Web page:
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Characterization and optimization of an autothermal diesel and jet fuel reformer for 5 kW(e) mobile fuel cell applications
KTH, School of Chemical Science and Engineering (CHE), Chemical Engineering and Technology, Chemical Technology.
KTH, School of Chemical Science and Engineering (CHE), Chemical Engineering and Technology, Chemical Technology.
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2010 (English)In: Chemical Engineering Journal, ISSN 1385-8947, Vol. 156, no 2, 366-379 p.Article in journal (Refereed) Published
Abstract [en]

The present paper describes the characterization of an autothermal reformer designed to generate hydrogen by autothermal reforming (ATR) from commercial diesel fuel (similar to 10 ppm S) and jet fuel (similar to 200 ppm S) for a 5 kW(e) polymer electrolyte fuel cell (PEFC). Commercial noble metal-based catalysts supported on 900 cpsi cordierite monoliths substrates were used for ATR with reproducible results. Parameters investigated in this study were the variation of the fuel inlet temperature, fuel flow and the H2O/C and O-2/C ratios. Temperature profiles were studied both in the axial and radial directions of the reformer. Product gas composition was analyzed using gas chromatography. It was concluded from the experiments that an elevated fuel inlet temperature (>= 60 degrees C) and a higher degree of fuel dispersion, generated via a single-fluid pressurized-swirl nozzle at high fuel flow, significantly improved the performance of the reformer. Complete fuel conversion, a reforming efficiency of 81% and an H-2 selectivity of 96% were established for ATR of diesel at P=5kW(e), H2O/C = 2.5, O-2/C = 0.49 and a fuel inlet temperature of 60 degrees C. No hot-spot formation and negligible coke formation were observed in the reactor at these operating conditions. The reforming of jet fuel resulted in a reforming efficiency of only 42%. A plausible cause is the coke deposition, originating from the aromatics present in the fuel, and the adsorption of S-compounds on the active sites of the reforming catalyst. Our results indicate possibilities for the developed catalytic reformer to be used in mobile fuel cell applications for energy-efficient hydrogen production from diesel fuel.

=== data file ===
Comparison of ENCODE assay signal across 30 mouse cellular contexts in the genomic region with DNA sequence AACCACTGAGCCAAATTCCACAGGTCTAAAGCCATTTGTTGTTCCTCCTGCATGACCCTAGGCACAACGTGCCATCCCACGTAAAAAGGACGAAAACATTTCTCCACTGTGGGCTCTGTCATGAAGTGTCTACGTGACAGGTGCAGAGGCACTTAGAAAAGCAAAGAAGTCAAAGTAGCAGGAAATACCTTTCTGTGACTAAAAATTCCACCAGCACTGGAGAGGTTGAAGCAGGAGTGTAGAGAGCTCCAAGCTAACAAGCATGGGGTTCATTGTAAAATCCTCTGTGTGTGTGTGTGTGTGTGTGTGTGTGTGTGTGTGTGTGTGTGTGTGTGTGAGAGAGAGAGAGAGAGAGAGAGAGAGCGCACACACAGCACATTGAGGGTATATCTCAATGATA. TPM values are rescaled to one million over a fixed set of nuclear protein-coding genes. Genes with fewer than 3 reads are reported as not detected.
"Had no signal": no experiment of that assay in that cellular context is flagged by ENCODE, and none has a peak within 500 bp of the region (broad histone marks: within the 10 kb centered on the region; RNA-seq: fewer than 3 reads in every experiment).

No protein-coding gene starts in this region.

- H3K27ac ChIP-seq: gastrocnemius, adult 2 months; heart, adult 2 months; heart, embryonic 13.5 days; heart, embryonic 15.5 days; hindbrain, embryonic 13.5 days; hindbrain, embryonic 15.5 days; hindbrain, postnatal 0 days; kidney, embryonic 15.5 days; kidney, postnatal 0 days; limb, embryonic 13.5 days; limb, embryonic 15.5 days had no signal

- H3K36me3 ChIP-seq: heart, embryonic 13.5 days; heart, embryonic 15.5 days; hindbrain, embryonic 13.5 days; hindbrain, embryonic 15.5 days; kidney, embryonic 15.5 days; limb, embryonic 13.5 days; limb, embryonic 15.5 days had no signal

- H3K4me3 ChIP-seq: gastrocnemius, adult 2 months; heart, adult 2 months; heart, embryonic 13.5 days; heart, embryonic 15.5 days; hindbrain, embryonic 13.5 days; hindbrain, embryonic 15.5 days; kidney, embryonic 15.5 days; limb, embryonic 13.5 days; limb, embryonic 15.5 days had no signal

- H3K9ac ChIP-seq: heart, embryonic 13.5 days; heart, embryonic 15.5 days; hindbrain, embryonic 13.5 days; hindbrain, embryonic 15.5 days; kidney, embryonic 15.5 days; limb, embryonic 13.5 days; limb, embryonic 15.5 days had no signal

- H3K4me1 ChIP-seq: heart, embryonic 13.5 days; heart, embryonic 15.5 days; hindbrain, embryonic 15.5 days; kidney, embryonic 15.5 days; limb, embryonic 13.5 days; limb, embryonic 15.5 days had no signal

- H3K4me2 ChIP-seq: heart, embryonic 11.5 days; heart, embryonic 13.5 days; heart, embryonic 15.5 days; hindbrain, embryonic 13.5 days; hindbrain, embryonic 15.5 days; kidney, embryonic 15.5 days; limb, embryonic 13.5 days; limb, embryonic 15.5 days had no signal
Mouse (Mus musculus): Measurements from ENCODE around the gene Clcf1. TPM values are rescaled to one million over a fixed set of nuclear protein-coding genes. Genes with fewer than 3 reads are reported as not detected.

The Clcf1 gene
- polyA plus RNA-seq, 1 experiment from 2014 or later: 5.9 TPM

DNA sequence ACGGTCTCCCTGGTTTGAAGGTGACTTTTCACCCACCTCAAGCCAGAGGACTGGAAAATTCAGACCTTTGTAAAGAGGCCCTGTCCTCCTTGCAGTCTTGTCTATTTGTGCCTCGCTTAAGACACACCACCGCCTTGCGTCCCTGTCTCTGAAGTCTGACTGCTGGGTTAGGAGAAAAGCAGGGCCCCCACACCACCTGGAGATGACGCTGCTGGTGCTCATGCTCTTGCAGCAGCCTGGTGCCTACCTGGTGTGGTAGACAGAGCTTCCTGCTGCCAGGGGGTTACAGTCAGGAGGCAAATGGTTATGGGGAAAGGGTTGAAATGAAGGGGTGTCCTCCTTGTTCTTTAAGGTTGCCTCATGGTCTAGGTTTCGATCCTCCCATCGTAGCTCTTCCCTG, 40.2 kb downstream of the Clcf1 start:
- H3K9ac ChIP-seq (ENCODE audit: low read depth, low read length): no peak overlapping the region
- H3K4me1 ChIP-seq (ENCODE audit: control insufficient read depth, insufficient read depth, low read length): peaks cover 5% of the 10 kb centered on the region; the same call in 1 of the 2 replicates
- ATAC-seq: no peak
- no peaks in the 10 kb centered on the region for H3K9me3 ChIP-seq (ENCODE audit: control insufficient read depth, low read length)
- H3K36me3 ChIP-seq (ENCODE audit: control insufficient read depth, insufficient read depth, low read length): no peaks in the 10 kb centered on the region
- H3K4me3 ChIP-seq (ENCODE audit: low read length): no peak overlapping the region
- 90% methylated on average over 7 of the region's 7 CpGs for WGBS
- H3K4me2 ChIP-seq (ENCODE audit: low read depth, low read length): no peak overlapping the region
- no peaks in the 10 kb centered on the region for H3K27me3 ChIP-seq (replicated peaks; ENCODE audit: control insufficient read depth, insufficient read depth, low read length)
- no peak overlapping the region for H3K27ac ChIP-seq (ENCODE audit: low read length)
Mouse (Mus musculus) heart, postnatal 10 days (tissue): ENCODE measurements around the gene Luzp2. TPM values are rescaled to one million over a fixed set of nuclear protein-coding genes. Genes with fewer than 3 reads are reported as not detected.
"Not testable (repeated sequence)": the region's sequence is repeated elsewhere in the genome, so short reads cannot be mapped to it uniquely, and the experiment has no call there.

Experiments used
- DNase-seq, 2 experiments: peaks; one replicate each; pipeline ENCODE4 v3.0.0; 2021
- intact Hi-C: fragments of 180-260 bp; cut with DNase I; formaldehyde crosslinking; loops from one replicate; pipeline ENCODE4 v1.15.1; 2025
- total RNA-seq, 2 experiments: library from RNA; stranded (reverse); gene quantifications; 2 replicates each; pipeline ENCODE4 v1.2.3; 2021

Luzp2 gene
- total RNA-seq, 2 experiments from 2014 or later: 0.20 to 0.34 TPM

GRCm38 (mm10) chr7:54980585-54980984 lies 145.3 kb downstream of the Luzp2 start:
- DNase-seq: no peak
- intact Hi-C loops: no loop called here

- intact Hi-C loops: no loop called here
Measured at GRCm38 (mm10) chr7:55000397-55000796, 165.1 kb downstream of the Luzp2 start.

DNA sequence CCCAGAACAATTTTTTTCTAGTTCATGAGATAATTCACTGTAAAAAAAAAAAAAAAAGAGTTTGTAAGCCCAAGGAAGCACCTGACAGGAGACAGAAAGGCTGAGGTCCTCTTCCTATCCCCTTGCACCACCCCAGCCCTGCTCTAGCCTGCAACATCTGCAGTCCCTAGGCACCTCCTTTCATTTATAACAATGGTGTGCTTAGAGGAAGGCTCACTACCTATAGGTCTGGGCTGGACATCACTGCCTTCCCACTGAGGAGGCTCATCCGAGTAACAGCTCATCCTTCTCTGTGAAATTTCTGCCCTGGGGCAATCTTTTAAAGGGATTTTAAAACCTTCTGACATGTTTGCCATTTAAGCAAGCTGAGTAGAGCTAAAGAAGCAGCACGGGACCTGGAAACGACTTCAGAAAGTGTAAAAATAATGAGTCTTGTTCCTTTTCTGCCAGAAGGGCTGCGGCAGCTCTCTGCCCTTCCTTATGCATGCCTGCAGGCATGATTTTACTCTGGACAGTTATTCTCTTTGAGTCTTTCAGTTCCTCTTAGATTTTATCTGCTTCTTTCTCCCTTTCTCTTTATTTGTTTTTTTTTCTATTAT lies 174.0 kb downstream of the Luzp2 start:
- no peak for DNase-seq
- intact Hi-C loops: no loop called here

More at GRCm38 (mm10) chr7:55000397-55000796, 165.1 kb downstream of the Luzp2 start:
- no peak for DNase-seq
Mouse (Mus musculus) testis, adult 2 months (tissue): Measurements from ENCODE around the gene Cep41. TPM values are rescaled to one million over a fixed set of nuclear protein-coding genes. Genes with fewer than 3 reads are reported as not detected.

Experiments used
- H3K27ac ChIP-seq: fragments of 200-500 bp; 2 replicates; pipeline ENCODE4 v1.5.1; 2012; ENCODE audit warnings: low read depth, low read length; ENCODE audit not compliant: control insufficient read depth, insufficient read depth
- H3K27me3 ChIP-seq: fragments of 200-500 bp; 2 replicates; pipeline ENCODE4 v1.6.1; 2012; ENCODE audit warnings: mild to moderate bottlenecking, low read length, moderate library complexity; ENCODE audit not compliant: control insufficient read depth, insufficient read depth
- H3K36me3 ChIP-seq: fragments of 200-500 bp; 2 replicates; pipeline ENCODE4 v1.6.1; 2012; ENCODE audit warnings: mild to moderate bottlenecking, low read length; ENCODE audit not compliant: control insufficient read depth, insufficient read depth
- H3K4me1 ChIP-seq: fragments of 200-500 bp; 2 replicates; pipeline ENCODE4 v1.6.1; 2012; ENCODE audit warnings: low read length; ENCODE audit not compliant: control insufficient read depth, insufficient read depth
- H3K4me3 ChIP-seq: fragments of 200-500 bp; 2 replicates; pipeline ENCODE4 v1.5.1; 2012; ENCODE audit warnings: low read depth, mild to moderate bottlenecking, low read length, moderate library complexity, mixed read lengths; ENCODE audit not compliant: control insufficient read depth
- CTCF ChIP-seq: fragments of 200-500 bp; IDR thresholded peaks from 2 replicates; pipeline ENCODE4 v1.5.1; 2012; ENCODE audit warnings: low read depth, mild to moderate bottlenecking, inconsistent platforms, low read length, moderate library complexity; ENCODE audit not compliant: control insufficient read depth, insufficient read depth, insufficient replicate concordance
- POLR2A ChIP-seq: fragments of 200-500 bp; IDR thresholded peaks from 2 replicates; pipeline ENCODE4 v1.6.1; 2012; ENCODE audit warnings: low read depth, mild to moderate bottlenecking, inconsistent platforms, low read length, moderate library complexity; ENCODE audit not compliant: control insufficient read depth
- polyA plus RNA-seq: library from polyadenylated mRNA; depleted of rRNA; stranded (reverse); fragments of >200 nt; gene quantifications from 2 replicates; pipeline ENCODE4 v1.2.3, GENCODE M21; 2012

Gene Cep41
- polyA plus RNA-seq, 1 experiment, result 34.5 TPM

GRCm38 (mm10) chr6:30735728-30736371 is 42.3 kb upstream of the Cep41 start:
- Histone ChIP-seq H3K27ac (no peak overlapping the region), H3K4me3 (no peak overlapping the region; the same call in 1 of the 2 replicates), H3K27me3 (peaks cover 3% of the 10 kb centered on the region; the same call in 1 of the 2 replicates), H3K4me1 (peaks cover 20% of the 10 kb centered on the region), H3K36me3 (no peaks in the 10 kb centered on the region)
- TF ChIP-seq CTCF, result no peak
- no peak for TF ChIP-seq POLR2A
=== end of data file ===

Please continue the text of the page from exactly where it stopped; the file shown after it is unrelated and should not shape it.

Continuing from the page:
Place, publisher, year, edition, pages
2010. Vol. 156, no 2, 366-379 p.
Keyword [en]
Autothermal reformer, Diesel, Fuel flow, Fuel preheating, Jet fuel, Monolithic catalyst, catalytic partial oxidation, auxiliary power units, liquid, hydrocarbons, hydrogen, sulfur, performance, scale, technologies
National Category
Chemical Engineering Other Environmental Engineering
URN: urn:nbn:se:kth:diva-19239DOI: 10.1016/j.cej.2009.10.039ISI: 000274771400018ScopusID: 2-s2.0-73249135810OAI: diva2:337286
QC 20110210Available from: 2010-08-05 Created: 2010-08-05 Last updated: 2011-04-18Bibliographically approved
In thesis
1. Rhodium diesel-reforming catalysts for fuel cell applications
Open this publication in new window or tab >>Rhodium diesel-reforming catalysts for fuel cell applications
2011 (English)Doctoral thesis, comprehensive summary (Other academic)
Abstract [en]